Trade relations between Britain and Russia are slowly improving because of inherent commonalities and high level exchanges, said Chris Gilbert, director of the Russian-British Chamber of Commerce. But he emphasized that there are still bureaucratic hurdles to overcome.
Speaking ahead of a meeting of the Foreign Investment Advisory Council, chaired by Prime Minister Vladimir Putin and scheduled to take place Monday, Gilbert called on the Russian government to slash red tape for both Russian and British firms trying to do business here.
“You can't make people innovate — you have to allow them to innovate,” he said Friday in an interview with The Moscow Times, referring to the government's push to modernize the economy and diversify away from oil and gas dependency. “And if you talk to businesspeople working here, the main complaint is not even about corruption — it's the bureaucratic burden.”
Asked whether British businesses were expecting things to get easier after Foreign Minister William Hague's visit last week, Gilbert answered cautiously: “No, I don't think they are. I don't think one visit is enough. But it's a positive first step.”
Joint commercial activities should get another boost at the end of November, said Gilbert, with the visit of British Business Secretary Vince Cable, who will co-chair, with Finance Minister Alexei Kudrin, a meeting of the intergovernmental steering committee on trade and investment.
“The U.K. wants to create a knowledge-based economy; Russia wants more innovation. There's a lot of interchange there,” Gilbert said.
London has signaled its readiness to help Moscow with its ambition to become a global financial center. The two ministers are also expected to compare notes on Olympic preparations.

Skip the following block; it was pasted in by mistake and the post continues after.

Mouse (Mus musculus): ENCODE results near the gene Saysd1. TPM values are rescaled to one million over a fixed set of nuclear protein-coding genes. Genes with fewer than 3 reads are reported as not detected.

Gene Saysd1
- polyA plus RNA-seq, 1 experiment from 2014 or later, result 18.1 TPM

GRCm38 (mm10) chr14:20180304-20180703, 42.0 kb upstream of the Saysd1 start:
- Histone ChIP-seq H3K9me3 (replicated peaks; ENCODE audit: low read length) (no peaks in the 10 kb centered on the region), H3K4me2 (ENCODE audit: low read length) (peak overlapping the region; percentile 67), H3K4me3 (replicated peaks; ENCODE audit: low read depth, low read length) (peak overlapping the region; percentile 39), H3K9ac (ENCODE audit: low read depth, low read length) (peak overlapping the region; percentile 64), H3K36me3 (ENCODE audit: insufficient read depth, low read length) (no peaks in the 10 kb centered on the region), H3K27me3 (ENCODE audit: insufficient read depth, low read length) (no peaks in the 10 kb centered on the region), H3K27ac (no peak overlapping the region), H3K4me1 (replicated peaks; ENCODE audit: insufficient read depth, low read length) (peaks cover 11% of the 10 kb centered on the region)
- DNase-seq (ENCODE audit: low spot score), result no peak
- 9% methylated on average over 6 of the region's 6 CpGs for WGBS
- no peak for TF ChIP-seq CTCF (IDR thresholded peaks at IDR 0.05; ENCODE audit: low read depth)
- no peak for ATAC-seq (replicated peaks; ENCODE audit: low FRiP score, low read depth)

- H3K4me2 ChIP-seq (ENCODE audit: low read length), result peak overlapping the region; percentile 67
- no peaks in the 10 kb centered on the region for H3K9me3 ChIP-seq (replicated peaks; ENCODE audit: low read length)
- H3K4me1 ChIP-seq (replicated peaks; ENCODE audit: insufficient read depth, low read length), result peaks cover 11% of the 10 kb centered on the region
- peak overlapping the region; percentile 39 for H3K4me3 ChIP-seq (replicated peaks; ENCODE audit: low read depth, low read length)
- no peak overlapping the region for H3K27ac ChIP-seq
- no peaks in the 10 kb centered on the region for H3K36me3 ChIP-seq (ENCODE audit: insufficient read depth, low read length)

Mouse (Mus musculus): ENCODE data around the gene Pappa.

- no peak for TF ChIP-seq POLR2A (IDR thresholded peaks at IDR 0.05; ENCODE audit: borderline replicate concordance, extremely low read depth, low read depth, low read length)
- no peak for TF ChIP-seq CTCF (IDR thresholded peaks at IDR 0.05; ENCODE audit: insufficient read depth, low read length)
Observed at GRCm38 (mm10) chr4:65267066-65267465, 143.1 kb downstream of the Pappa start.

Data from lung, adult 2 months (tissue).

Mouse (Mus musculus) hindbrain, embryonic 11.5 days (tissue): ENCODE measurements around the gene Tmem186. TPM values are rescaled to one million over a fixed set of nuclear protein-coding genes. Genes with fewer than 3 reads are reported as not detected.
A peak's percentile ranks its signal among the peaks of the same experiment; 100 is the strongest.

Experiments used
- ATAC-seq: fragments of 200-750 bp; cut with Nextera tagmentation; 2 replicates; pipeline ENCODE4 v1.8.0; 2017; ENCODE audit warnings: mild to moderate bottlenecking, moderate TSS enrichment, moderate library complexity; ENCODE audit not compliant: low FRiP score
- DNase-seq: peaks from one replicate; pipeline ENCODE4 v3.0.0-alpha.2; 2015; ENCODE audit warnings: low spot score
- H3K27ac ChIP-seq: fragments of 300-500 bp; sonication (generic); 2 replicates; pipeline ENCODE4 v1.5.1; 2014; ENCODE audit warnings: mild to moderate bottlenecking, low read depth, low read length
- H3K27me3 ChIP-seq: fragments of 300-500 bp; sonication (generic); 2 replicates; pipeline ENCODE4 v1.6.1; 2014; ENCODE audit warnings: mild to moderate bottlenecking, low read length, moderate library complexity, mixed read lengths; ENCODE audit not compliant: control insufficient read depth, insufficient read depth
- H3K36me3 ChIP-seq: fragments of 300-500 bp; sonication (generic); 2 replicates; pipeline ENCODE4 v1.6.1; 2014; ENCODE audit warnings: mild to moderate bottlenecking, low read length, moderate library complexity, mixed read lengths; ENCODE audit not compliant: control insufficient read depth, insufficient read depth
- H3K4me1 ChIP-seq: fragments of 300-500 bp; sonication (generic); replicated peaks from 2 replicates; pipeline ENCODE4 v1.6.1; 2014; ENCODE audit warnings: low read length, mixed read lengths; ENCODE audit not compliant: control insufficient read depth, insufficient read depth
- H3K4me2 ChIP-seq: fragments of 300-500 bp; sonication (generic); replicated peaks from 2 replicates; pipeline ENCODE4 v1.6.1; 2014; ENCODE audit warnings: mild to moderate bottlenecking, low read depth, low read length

In Russia, Gilbert said, being British is a distinct advantage, both in business and in personal situations. “Russian consumers like British stuff, and at a personal level, being British is an instant advantage … over the Americans for sure.”
“There's more respect for British engineering in the Russian consumer base than in the British consumer base,” he said.
It's a perception that Gilbert believes not enough British companies have taken advantage of. He highlighted Jaguar Land Rover; Barclays Bank, which entered the Russian market with the acquisition of Expo Bank in 2008; and Sly Filters, a producer of ventilation equipment from England's east midlands; as “doing it right” by playing on Russian respect for British workmanship.
But for Russian companies trying to penetrate British markets the question of how they position their national identity is a delicate matter.
“The last thing most British consumers remember coming out of Russia was Lada cars,” which Gilbert says have long been associated with shoddy production.
That is slowly changing, however. The software company Kaspersky Labs recently became a sponsor of the U.K.'s national weather service, which is a move that should help improve the Russian brand.
Bilateral relations took a dive after the poisoning death of Alexander Litvinenko in London in 2006, which was blamed on a former Russian spy. Moscow refused to extradite the suspect.
Gilbert said the diplomatic strife between Russia and Britain in recent years “didn't have an enormous effect” on the business relationship, “but it definitely didn't help.”